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Deuteronomy 1:34-40 meaning

Moses continues his history lesson. God judged the first generation of Israelites for covenant violation by precluding them from entering the Promised Land.

In the previous section (vv. 26-33), we saw that the issue of unbelief laid at the root of the rebellion of the first generation of Israelites. They grumbled saying that God hated them and intended for them to be destroyed by the people living in Canaan. That reaction provoked God to discipline His people for covenant violation. God was angry and took an oath that this generation would not enter the land that He promised to their fathers, calling them evil. The exception was Caleb, Joshua, and the little ones that the people said would become a prey to the inhabitants of the land.

Rather than become prey, God says these little ones shall enter there and shall possess it. This is an important part of the history lesson, because this was spoken of the generation now hearing the words of Moses. Moses is telling them that God spoke that they would enter and possess the land.

Moses is also included among those who would not conquer the land, not because of this kind of rebellion, but because of his own sin. In the incident recorded in Numbers 20, we see that God commanded Moses to speak to the rock to bring water for the thirsty people (Numbers 20:8). However, instead of speaking to it, he (Moses) struck it twice out of anger. Such a behavior had a double implication. First, it demonstrated Moses' lack of obedience to the LORD. Second, it brought dishonor to God. He was not treated as "holy in the sight of the sons of Israel" (Numbers 20:10-13).

The book of Numbers tells us that all the men who, after witnessing God's power at work in Egypt and in the wilderness, have rebelled in their unbelief, would not see the fulfillment of the promise (Numbers 14:22-23). That judgment specifically applied to those who were twenty years of age and older except for Caleb and Joshua (Numbers 14:29-30). The exclusion of Caleb and Joshua from the punishment is clear. Caleb was the only spy who quieted the people when they were grumbling and told them not to fear because God was going to give them victory (Numbers 13:30). That is why our passage says that he has followed the LORD fully.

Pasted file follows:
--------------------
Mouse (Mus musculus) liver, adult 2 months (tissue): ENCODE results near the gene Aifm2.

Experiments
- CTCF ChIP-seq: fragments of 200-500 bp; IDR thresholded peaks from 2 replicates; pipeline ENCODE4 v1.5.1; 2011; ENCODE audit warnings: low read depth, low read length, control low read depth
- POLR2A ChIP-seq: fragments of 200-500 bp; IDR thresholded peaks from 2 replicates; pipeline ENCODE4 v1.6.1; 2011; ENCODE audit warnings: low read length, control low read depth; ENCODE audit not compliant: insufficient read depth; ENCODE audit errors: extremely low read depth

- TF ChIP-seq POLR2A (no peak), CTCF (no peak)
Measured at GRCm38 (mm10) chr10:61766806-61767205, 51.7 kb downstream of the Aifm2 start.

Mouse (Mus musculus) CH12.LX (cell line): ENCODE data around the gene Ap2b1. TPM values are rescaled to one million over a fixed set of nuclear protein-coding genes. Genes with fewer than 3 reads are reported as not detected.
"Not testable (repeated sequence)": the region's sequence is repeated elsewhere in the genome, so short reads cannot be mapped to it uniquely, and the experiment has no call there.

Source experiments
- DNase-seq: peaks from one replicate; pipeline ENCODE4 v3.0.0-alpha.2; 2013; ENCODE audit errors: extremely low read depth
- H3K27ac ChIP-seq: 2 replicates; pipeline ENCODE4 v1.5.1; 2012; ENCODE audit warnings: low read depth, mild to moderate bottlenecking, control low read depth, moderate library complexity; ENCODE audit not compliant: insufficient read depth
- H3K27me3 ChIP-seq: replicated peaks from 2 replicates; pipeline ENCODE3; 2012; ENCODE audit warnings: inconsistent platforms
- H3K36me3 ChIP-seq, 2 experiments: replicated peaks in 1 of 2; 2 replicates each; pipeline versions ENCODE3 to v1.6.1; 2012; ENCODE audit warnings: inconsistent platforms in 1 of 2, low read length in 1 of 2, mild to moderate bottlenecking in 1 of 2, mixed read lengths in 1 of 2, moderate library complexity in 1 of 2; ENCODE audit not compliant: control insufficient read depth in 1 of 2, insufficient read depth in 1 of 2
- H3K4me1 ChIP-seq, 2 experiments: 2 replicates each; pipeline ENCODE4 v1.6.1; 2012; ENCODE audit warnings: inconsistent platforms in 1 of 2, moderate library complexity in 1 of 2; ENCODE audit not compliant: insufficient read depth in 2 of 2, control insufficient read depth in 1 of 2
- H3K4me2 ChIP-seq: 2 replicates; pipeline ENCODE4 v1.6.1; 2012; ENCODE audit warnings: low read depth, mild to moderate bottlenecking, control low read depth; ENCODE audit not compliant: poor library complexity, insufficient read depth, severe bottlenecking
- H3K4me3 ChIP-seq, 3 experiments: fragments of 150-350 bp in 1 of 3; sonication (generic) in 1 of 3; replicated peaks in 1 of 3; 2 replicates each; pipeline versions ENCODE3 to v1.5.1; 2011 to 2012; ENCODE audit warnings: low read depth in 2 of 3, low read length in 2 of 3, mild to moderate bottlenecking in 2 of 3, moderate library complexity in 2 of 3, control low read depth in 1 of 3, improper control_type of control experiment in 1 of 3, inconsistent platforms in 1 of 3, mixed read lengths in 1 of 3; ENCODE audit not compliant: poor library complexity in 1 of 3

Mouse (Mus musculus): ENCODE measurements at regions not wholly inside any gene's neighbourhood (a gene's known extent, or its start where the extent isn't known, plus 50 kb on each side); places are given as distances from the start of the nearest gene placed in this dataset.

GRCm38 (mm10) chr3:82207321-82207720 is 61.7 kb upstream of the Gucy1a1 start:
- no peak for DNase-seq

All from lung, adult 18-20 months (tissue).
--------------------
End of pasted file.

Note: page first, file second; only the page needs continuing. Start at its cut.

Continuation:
Joshua was the assistant of Moses and was a faithful spy along with Caleb. He was the commander who led the Israelites when they defeated Amalek, as recorded in Exodus 17:8-16. Thus, God allowed these two men (Caleb and Joshua) to enter the land because they had proved faithful. This establishes the pattern that God's rewards come to those who will have the faith and courage to possess what God has granted.

God allowed those who were children at the time of the rebellion to enter and conquer the land because they were innocent. The text says that they had no knowledge of good or evil. As for the Israelites who willingly disobeyed the covenant of the LORD, they had to leave Kadesh Barnea, at the edge of the Promised Land and set out toward the wilderness to the Red Sea.

The innocent ones are not charged with responsibility for the rebellion and are given the opportunity to possess the land. However, they inherited the situation created by the choices of their parents. It is now their nation. So, Moses is speaking to them as the nation who made these choices, and now has inherited the consequences.

The penalty inflicted on the disobedient Israelites (including Moses) in contrast with the sparing of Joshua, Caleb, and the children, demonstrates God's justice and faithfulness. He was faithful in continuing the covenant. He was just in disciplining the disobedient Israelites while allowing the faithful ones and the innocent children to possess the land that He had promised to Abraham's descendants.


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